On 02-Sep-2015 15:11 -0600, Monnier, Gary wrote:
On 02-Sep-2015 14:16 -0600, James Rich wrote:
On Wed, 2 Sep 2015, Buck Calabro wrote:
On 9/2/2015 3:36 PM, Charles Wilt wrote:
On 02-Sep-2015 13:31 -0600, James Rich wrote:
We want to send an email if our nightly closing/backup stops
on any kind of error. I thought about monitoring for CPF0000
but I think that will prevent the job from stopping with a
MSGW. I still want the job to stop with MSGW on the line
where the error occurred, I just need some facility to notice
that a MSGW condition exists and send an email. Any
suggestions?

Can't be done.

Either the job stops, or the job doesn't stop (and sends an
email).

You'd need an external process that monitors for the MSGW and
sends an email.

A possible alternative is to MONMSG (ie trap the error), in the
DO() send the email and then re-throw the exception.

I thought about this but couldn't come up with a satisfactory way
to do it. Many programs are called during the execution of the
daily close and I'd want execution to stop at the original point of
execution of the error.

<<SNIP>>
If you are wanting to monitor application program errors why not
have the programmers incorporate error handling into their programs?

So true, a proactive approach is good. But...

Allowing the default handler for the language to process the unmonitored error conditions is what allows for "the job to stop with MSGW on the line where the error occurred," That quote would seem to imply that the OP wants the code to remain dependent upon the language's default handler for unmonitored conditions, and to act reactively.?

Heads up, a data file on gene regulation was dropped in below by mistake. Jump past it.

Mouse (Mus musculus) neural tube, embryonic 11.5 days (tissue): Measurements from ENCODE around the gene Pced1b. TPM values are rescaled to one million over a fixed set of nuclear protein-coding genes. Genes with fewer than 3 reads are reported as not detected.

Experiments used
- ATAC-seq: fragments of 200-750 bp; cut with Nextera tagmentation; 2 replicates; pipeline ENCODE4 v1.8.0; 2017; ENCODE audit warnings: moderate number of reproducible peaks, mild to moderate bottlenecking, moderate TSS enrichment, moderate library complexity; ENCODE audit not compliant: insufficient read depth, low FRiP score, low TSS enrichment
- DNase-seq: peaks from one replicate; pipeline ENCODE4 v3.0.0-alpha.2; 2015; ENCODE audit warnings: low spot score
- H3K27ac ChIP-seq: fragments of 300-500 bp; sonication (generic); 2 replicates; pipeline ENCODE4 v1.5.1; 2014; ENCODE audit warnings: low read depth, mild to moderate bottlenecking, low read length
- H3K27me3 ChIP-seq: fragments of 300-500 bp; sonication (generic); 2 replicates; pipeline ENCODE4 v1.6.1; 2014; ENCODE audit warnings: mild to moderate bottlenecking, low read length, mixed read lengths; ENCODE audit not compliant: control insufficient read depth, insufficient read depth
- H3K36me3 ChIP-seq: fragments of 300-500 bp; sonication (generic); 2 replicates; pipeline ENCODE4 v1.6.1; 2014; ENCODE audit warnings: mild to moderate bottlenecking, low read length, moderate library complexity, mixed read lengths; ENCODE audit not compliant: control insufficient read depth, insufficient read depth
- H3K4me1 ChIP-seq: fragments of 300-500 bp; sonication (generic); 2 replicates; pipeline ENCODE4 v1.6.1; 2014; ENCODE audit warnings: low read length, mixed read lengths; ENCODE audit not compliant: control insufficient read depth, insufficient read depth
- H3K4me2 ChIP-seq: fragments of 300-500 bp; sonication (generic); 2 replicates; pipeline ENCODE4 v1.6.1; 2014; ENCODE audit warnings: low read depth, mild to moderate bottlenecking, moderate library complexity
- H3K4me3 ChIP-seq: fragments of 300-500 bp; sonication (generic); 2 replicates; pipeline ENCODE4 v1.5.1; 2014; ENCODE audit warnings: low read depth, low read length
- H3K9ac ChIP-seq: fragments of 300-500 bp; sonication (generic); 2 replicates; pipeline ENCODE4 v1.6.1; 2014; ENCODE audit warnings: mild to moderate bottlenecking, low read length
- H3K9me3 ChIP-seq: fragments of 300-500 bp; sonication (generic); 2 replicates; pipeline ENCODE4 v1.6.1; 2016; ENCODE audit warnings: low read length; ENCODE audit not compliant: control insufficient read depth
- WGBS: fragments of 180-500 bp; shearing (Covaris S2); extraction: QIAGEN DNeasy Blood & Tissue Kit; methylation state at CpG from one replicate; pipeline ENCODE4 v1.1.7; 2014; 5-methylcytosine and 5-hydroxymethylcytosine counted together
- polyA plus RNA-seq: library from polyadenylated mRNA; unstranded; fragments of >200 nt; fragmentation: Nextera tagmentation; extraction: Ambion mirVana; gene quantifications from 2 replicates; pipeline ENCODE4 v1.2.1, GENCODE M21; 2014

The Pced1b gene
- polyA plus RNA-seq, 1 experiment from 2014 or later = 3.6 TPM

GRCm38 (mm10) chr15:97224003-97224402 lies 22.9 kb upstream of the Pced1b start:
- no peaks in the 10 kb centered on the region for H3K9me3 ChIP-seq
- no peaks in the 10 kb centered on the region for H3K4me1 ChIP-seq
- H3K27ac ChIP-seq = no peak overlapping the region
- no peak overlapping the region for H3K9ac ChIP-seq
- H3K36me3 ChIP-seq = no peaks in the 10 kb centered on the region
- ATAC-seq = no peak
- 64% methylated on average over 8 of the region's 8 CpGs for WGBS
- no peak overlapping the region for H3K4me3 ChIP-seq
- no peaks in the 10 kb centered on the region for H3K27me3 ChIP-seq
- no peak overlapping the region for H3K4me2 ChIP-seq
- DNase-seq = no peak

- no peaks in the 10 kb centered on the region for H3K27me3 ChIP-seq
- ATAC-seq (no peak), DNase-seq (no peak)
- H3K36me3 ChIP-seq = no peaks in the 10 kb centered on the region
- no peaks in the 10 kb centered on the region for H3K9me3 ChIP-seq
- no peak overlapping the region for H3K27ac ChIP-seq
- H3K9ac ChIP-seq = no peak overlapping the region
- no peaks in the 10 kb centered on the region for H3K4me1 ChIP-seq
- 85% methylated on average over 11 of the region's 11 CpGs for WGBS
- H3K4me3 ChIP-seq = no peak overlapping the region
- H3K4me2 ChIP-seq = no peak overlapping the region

Coding to override the default handler with generic or specific monitors and handlers is often quite appropriate [e.g. in CL by trapping errors with Monitor Message (MONMSG)], but using those prevents enabling the R=Retry for the failing statement, as provided with the language-specific default-handler. For example, if there is an unexpected authority error for which the ability might exist to Grant authority as corrective, while the job waits, that ability can be *much nicer* than the application having thrown an error about bad_thing within a DOWHILE (*NOT &SUCCESS) loop, or worse throwing the error about bad_thing but then just exiting the program such that the entire CL\process must be restarted.

Anyhow, FWiW, some comments about the code snippets continued inline:


For CL do something like this...

At top of program put in this line to handle errors globally.

MonMsg MsgID(CPF0000 MCH0000) Exec(Goto HandleErr)


To get nearer to the failing statement, the global handler should just set on an error indicator [or set of a success indicator], and each phase of the program should be coded to loop until OK to move to the next phase; inquiring when not OK, to allow the review of the


/* your program does stuff here */

Presumably the HandleErr should be reached only per the GOTO in the global monitor [and possibly more specific monitors]; i.e. probably missing here is:

GOTO PgmEnd


HandleErr:

/*---------------------------------------*/
/* Receive and resend Diagnostic message */
/*---------------------------------------*/